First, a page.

So you want to grow your law firm?
OK, no problem.
But before you get started, do you have clearly defined goals--both financial and personal?
After all, there must be some personal compelling reason you want to grow, right?
Do you know what’s working well in your law firm? Do you know what needs to be improved and what needs to stop?
If you don’t, then you’re just spinning your wheels.
Let’s begin to solve that by putting pen to paper…
And start with these questions.
1. What type of client do you want to work with?
Let’s face it. Not everyone’s an ideal client. Some clients stall, others are no shows and a few make your life miserable.
So figure out who you want to work with and how to find more of them.
2. What problems do you solve for your client?
The problems you solve for clients might seem obvious, but let's examine this more.
I once hired an attorney to represent me in a real-estate lawsuit. Now, it’s natural to assume that the problem my attorney solved for me was saving my a** from big financial loss.
But the real problem my attorney solved started the day I retained him. I didn’t have to think about the lawsuit. The lawsuit no longer consumed my thoughts, and I could sleep at night.
He brought me peace of mind and comfort in knowing how to proceed every step of the way. That was worth more to me than the fear of financial loss.
Well in my case, the financial loss wasn’t all that great. But the thought of having to deal with this lawsuit was a HUGE burden to me.
3. By how much $ do you want to grow your law firm?
A good first step is to start with the end in mind. From there, work backwards.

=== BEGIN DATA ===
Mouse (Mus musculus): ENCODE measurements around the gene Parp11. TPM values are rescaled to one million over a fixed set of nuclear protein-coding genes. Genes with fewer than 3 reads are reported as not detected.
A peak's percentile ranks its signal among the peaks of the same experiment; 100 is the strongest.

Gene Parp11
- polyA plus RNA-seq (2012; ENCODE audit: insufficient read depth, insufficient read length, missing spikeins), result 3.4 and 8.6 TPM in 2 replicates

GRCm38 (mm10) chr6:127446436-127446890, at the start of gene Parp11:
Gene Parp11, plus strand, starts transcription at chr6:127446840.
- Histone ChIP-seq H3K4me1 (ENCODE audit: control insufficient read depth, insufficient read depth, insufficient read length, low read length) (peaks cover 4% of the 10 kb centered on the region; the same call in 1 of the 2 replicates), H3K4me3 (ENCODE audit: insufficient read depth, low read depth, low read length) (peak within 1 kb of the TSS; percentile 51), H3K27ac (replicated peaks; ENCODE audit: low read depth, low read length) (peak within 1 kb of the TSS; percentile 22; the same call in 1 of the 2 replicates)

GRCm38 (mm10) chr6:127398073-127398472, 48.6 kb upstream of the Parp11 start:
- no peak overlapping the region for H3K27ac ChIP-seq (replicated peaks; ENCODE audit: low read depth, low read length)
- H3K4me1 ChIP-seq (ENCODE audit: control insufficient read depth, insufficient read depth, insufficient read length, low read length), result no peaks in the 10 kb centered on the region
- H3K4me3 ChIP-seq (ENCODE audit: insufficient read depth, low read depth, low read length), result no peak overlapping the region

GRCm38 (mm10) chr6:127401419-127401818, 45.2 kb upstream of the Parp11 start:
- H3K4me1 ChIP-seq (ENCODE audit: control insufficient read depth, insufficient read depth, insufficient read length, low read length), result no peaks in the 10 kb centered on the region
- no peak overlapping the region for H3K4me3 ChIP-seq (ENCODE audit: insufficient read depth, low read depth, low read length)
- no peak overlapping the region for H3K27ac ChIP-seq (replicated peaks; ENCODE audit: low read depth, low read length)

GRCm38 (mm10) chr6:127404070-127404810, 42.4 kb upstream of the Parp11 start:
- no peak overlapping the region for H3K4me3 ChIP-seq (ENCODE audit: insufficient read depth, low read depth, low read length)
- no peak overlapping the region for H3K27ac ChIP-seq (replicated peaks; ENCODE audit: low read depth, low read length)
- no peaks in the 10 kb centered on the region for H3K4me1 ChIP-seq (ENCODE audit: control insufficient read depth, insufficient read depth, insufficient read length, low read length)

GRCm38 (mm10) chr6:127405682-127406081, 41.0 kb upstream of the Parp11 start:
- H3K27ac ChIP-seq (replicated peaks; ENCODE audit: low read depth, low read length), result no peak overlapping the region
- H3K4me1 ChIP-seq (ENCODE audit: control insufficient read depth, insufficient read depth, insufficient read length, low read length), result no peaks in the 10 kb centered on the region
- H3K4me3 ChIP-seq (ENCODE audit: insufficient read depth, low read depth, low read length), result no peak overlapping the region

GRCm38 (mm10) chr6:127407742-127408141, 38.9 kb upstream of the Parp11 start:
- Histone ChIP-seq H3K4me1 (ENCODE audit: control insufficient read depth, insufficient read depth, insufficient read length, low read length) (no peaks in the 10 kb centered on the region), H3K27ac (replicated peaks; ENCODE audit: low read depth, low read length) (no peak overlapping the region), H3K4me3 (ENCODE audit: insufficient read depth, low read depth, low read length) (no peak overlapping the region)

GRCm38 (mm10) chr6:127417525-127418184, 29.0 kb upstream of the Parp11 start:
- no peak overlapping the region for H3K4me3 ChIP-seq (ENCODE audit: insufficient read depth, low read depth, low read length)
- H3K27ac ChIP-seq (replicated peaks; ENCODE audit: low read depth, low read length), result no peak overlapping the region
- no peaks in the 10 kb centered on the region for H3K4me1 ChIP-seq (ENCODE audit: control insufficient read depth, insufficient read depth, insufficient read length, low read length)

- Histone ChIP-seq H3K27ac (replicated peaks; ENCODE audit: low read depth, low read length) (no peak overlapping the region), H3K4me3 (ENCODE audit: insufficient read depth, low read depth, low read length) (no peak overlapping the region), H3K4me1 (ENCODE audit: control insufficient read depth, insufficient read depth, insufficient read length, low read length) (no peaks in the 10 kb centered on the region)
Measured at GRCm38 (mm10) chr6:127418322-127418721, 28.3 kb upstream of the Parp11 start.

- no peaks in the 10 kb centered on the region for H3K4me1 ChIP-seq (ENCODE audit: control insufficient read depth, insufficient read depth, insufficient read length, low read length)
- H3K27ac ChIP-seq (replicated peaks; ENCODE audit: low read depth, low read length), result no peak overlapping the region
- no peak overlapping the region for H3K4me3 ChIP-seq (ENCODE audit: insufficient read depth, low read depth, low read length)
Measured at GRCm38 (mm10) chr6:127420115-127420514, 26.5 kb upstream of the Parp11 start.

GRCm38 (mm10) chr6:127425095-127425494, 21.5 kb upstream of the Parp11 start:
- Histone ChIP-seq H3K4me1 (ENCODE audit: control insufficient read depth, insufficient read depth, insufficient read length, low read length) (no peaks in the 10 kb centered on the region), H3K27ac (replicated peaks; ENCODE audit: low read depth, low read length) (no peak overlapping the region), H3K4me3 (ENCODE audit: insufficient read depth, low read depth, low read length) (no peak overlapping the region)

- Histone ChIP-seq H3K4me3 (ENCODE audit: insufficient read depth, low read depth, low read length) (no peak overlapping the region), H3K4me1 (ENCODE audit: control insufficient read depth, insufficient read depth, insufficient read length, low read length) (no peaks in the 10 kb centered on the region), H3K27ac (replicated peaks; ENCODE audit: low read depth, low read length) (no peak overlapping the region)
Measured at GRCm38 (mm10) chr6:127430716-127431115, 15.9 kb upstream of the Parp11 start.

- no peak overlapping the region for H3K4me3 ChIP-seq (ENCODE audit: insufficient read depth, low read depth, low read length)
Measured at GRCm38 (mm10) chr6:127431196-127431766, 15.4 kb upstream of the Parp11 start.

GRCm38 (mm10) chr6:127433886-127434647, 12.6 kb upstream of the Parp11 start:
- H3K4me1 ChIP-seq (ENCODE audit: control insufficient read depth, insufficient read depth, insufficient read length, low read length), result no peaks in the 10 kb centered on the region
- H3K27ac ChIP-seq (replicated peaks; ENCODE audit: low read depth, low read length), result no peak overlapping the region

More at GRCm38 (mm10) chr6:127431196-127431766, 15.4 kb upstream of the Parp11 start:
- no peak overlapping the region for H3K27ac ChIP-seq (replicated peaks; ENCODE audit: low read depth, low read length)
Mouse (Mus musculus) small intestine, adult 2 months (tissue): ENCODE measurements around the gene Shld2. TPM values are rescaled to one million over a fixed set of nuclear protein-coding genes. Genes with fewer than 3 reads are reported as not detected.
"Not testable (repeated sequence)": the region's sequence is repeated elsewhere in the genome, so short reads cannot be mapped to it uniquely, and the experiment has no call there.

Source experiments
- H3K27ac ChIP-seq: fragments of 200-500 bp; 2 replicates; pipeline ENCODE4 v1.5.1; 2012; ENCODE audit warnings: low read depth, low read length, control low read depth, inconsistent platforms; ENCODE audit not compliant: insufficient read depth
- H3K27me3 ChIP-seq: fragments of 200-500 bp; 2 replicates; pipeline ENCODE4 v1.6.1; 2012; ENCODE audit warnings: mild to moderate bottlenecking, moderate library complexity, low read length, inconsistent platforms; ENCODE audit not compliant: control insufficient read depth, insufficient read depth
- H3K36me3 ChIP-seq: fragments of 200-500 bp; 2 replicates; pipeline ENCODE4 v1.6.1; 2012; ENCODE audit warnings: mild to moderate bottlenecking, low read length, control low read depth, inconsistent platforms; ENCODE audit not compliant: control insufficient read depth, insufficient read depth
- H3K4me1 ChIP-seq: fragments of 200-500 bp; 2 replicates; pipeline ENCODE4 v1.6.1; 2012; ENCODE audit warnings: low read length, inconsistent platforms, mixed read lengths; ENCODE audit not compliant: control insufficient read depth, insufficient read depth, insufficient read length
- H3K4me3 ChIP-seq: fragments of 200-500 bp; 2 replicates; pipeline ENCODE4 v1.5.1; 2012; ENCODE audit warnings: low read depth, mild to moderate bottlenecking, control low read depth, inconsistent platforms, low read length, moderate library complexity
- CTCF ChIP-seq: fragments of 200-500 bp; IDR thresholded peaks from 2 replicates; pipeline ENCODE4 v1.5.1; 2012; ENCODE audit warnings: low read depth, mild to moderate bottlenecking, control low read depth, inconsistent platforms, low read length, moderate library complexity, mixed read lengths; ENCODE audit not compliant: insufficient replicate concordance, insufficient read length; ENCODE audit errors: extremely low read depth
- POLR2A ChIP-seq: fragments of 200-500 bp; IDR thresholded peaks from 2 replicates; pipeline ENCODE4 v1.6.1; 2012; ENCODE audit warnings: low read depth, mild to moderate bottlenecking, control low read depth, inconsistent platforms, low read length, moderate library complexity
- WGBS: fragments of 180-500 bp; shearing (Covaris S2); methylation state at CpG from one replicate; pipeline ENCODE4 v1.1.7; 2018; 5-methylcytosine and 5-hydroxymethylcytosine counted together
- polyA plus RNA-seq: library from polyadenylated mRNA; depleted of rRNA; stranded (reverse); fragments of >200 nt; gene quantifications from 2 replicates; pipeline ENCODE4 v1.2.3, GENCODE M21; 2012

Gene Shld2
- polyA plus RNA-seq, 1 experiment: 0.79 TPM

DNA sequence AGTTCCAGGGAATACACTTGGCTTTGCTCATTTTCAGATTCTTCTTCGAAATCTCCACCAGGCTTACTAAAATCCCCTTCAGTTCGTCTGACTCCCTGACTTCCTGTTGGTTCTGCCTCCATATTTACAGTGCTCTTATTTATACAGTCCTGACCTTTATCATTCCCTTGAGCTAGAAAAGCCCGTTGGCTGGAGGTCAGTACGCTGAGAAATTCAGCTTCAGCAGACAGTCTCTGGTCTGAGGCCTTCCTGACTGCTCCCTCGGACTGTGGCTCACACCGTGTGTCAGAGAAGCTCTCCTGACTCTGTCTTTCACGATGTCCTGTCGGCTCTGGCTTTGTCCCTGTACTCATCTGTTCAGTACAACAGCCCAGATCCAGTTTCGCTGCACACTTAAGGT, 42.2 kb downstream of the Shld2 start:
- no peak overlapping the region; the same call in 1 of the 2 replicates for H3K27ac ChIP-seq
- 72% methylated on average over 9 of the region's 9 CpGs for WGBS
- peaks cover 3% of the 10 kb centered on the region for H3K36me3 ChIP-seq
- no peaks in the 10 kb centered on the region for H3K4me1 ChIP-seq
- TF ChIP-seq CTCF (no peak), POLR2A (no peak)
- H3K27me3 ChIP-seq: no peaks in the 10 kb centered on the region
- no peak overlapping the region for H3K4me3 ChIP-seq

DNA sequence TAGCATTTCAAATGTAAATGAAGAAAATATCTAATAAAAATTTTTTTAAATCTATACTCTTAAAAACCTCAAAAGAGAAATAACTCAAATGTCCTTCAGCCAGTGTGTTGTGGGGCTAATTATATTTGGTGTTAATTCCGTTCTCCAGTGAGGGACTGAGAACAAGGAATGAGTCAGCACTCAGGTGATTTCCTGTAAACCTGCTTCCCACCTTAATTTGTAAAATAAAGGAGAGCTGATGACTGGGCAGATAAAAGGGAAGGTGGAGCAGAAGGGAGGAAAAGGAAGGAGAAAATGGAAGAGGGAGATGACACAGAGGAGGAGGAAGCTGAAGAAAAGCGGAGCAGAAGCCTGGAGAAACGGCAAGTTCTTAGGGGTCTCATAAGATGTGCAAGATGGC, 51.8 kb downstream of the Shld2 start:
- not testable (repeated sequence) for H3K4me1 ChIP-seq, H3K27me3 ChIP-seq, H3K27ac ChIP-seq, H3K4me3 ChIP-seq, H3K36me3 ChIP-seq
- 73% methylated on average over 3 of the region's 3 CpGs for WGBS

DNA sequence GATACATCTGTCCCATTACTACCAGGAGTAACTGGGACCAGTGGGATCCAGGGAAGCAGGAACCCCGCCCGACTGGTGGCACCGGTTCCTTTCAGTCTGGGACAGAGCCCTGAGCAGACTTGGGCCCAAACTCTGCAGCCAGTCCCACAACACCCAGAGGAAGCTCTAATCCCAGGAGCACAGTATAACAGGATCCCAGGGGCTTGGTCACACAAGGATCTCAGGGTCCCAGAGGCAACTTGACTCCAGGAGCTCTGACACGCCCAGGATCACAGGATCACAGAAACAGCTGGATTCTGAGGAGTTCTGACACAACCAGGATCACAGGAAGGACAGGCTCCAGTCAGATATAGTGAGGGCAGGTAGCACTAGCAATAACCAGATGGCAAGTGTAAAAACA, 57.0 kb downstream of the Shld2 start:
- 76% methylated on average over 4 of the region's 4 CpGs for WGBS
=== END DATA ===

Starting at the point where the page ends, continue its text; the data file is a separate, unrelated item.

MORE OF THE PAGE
I know this might seem elementary, but write it down. As a rule of thumb: If it’s not on paper, it’s not a goal. And going through the thought process is what’s important.
Tip: Pick a number out of your comfort zone.
4. How many clients did you work with last year?
I’m guessing you probably have this information in your case management software, along with total revenues.
5. What were total sales $ last year?
Add up total revenues from client intake for the previous year or past twelve months.
6. What’s the average case worth?
Add up total revenues from last year and divide that amount by the number of clients you helped.
Don’t forget the number of hours you invested in each client. You may find that you’re not charging enough.
7. How many new clients do you need to reach your financial goals?
Let’s say you want to increase your yearly income by 200k and the average case is worth 10k. You need 20 new clients per year or 1.6 on average per month to reach your goal.
Or, you may be able to increase your fees, and then you’ll need fewer clients to reach your financial goals.
Whatever the case, you’ll need to think it through.
8. What did you do to bring in new clients last year? How well did it work?
Did most of your clients come from referrals? If so, what can you do to increase referrals?
What about the internet? Studies show that the 38% of the population search online to find an attorney. Can you be found when they go looking online?
More importantly, are you consistently performing activities to attract new clients? Try search engine optimization.
9. What are you going to do with the money?
Studies show most entrepreneurs don’t care about the money as much as what the money will do for their lives (ie: Buy a new house? Send the kids to college? Spend more time with family?) They have a deep compelling reason for waking up everyday.
10. What’s the cost of doing nothing?
Will things continue to decline? They rarely remain the same. What about opportunities? How many will you miss?
Figure out what you stand to lose if you do nothing. And that's your answer.
Do you want to grow your practice? How would twenty new clients in the next 12 months change your business and your life?
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